In the early twentieth century, Ernst Mach, William James, and Bertrand Russell founded a movement known as ‘neutral monism,’ based on the view that minds and physical objects are constructed out of elements or events which are neither mental nor physical, but neutral between the two. This movement offers a unified scientific outlook which includes sensations in human experience and events in the world of physics under one roof. In this book, Banks discusses this important movement as a whole for the first time. See Cambridge | Amazon | Google

Dan Zahavi
Self and Other: Exploring Subjectivity, Empathy, and Shame
(Oxford 2014)

Can you be a self on your own or only together with others? Does a strong emphasis on the first-personal character of consciousness prohibit a satisfactory account of intersubjectivity or is the former rather a necessary requirement for the latter? Zahavi argues that, while the most fundamental level of selfhood is not socially constructed and not constitutively dependent upon others, there are dimensions of the self that are other-mediated. See Oxford | Amazon | Google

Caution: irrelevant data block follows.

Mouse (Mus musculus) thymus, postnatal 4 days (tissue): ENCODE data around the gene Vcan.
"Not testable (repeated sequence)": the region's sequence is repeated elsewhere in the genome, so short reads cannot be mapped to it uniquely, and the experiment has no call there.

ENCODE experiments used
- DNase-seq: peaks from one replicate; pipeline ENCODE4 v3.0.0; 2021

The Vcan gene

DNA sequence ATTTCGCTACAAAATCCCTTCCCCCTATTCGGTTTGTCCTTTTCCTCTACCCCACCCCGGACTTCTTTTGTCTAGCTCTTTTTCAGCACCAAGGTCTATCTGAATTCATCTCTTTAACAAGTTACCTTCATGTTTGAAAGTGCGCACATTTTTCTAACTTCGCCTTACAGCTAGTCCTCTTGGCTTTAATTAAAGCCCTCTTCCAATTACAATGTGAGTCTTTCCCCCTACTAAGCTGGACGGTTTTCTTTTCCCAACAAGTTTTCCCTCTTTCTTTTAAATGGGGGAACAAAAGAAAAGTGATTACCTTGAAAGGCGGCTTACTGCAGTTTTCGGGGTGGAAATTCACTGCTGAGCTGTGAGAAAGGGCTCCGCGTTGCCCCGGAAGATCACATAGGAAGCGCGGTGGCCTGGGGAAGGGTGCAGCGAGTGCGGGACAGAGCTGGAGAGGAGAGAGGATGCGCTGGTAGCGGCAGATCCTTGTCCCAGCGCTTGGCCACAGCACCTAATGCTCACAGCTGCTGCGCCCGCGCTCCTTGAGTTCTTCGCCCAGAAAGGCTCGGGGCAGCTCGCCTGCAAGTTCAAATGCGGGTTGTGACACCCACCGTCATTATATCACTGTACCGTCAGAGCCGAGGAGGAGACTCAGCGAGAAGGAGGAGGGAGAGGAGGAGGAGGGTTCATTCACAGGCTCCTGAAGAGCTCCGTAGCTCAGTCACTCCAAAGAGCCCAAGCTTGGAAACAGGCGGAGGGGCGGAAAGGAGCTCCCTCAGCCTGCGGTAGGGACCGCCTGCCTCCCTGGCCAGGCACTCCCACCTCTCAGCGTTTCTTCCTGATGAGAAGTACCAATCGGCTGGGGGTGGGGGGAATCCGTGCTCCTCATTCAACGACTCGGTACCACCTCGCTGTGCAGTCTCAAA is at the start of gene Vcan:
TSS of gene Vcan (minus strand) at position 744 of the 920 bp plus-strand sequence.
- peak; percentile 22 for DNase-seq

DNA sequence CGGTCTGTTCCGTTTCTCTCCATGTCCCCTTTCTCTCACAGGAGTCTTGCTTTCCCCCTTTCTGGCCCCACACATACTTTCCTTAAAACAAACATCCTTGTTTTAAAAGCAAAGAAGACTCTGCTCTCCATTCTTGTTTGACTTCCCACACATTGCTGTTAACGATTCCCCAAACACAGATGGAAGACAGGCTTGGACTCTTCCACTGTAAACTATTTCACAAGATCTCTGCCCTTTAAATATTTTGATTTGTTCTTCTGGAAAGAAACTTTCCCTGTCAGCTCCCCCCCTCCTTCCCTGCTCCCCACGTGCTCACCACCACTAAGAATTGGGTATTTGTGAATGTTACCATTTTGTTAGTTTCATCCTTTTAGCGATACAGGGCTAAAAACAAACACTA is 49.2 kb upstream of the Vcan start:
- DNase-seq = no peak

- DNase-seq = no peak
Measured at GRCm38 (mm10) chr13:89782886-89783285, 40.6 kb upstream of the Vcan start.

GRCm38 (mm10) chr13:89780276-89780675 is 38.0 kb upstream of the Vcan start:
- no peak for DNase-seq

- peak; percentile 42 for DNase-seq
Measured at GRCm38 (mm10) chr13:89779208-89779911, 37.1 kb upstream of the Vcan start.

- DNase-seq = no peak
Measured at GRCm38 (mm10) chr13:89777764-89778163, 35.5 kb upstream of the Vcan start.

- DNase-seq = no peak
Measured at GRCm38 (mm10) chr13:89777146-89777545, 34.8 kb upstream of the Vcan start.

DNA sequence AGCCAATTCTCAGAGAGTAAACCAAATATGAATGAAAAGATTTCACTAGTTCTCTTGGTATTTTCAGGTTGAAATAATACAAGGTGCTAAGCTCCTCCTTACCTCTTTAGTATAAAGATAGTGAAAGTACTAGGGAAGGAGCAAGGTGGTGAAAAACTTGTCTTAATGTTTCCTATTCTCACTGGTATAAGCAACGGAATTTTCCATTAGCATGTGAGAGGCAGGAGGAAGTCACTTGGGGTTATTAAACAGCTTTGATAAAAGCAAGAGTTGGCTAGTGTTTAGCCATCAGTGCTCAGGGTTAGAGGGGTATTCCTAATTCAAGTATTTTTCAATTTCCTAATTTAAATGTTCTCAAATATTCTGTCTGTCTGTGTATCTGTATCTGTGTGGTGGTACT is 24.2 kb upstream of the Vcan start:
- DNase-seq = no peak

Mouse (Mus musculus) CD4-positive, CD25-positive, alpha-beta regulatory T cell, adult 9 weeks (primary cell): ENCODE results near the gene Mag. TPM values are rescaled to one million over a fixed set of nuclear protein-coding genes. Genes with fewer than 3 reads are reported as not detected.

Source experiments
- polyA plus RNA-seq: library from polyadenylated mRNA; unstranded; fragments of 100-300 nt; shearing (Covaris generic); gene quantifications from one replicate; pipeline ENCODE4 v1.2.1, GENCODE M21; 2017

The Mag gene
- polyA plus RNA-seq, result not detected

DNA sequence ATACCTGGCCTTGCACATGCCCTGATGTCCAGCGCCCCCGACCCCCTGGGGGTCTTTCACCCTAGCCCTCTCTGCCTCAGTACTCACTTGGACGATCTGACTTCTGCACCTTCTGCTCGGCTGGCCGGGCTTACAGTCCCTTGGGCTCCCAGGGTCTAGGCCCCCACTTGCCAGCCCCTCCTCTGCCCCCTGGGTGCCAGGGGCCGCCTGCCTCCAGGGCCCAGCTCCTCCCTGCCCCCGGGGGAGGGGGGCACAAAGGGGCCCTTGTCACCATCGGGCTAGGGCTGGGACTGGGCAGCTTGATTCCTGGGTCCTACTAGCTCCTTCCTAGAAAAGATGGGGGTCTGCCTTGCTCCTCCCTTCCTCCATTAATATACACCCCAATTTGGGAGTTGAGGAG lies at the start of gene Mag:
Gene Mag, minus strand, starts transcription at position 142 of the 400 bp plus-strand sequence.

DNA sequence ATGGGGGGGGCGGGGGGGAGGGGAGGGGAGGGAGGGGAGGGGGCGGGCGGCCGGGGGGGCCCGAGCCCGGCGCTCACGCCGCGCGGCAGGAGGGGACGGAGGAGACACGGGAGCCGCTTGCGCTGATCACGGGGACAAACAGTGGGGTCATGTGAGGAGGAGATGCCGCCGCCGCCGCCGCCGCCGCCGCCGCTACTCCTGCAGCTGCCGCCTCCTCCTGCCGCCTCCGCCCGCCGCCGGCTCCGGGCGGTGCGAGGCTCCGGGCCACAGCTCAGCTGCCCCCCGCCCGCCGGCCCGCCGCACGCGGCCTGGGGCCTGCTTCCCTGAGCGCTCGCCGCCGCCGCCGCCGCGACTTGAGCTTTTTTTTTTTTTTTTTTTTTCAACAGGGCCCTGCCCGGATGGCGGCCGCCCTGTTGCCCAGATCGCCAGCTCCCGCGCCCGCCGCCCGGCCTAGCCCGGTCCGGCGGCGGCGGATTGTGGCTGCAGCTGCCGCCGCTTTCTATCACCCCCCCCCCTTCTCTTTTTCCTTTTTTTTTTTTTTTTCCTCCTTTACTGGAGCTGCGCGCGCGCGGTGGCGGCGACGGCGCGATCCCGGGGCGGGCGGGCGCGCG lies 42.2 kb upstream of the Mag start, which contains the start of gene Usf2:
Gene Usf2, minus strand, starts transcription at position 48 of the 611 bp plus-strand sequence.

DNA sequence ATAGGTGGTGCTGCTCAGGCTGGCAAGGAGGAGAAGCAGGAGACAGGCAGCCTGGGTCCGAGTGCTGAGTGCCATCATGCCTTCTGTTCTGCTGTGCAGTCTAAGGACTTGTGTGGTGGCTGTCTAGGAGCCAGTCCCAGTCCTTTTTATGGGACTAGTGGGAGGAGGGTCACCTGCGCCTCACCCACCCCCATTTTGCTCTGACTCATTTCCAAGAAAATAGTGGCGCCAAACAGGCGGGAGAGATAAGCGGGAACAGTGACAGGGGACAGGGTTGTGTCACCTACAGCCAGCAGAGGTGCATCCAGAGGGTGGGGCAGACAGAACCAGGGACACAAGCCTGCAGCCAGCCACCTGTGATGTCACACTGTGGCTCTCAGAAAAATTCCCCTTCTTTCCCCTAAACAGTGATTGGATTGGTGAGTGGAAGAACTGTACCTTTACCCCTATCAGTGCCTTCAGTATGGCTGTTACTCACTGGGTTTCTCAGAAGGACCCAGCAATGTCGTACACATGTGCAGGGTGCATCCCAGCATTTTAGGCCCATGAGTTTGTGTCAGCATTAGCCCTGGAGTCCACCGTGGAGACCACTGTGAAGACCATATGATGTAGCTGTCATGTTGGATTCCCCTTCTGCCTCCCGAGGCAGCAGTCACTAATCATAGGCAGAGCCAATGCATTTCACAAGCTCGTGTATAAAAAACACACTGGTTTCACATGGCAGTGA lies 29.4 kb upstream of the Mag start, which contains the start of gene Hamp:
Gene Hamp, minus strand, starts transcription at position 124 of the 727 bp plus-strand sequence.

Evan Thompson
Waking, Dreaming, Being: Self and Consciousness in Neuroscience, Meditation, and Philosophy
(Columbia 2014)

A renowned philosopher of the mind, also known for his groundbreaking work on Buddhism and cognitive science, Evan Thompson combines the latest neuroscience research on sleep, dreaming, and meditation with Indian and Western philosophy of the mind, casting new light on the self and its relation to the brain. See Columbia | Amazon | Google

Josh Weisberg
(Polity 2014)